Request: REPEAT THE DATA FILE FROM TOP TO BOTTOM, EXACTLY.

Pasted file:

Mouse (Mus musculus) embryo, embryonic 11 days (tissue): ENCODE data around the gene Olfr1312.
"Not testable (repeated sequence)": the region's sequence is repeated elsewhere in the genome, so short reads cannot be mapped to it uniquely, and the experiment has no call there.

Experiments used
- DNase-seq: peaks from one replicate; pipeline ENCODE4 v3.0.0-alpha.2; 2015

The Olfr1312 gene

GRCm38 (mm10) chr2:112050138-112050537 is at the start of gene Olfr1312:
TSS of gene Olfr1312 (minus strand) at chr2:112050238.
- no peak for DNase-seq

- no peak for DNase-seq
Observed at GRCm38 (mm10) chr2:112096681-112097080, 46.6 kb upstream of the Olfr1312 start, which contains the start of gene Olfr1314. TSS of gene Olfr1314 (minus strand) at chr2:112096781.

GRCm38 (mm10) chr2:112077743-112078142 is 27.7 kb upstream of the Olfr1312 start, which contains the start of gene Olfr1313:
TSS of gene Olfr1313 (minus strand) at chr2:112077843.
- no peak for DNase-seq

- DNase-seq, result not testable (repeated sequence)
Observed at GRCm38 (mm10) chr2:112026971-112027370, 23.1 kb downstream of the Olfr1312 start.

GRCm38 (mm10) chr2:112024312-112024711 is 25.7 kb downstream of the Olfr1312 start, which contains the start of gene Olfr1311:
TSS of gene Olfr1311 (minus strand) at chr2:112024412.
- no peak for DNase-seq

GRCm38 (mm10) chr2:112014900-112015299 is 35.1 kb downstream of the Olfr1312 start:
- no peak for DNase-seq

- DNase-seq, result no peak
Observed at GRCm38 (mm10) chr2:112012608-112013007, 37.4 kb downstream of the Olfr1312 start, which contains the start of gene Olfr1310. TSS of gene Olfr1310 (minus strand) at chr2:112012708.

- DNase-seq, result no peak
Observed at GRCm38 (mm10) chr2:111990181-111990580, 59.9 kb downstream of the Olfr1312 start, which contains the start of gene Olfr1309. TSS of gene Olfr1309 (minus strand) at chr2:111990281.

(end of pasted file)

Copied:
Mouse (Mus musculus) embryo, embryonic 11 days (tissue): ENCODE data around the gene Olfr1312.
"Not testable (repeated sequence)": the region's sequence is repeated elsewhere in the genome, so short reads cannot be mapped to it uniquely, and the experiment has no call there.

Experiments used
- DNase-seq: peaks from one replicate; pipeline ENCODE4 v3.0.0-alpha.2; 2015

The Olfr1312 gene

GRCm38 (mm10) chr2:112050138-112050537 is at the start of gene Olfr1312:
TSS of gene Olfr1312 (minus strand) at chr2:112050238.
- no peak for DNase-seq

- no peak for DNase-seq
Observed at GRCm38 (mm10) chr2:112096681-112097080, 46.6 kb upstream of the Olfr1312 start, which contains the start of gene Olfr1314. TSS of gene Olfr1314 (minus strand) at chr2:112096781.

GRCm38 (mm10) chr2:112077743-112078142 is 27.7 kb upstream of the Olfr1312 start, which contains the start of gene Olfr1313:
TSS of gene Olfr1313 (minus strand) at chr2:112077843.
- no peak for DNase-seq

- DNase-seq, result not testable (repeated sequence)
Observed at GRCm38 (mm10) chr2:112026971-112027370, 23.1 kb downstream of the Olfr1312 start.

GRCm38 (mm10) chr2:112024312-112024711 is 25.7 kb downstream of the Olfr1312 start, which contains the start of gene Olfr1311:
TSS of gene Olfr1311 (minus strand) at chr2:112024412.
- no peak for DNase-seq

GRCm38 (mm10) chr2:112014900-112015299 is 35.1 kb downstream of the Olfr1312 start:
- no peak for DNase-seq

- DNase-seq, result no peak
Observed at GRCm38 (mm10) chr2:112012608-112013007, 37.4 kb downstream of the Olfr1312 start, which contains the start of gene Olfr1310. TSS of gene Olfr1310 (minus strand) at chr2:112012708.

- DNase-seq, result no peak
Observed at GRCm38 (mm10) chr2:111990181-111990580, 59.9 kb downstream of the Olfr1312 start, which contains the start of gene Olfr1309. TSS of gene Olfr1309 (minus strand) at chr2:111990281.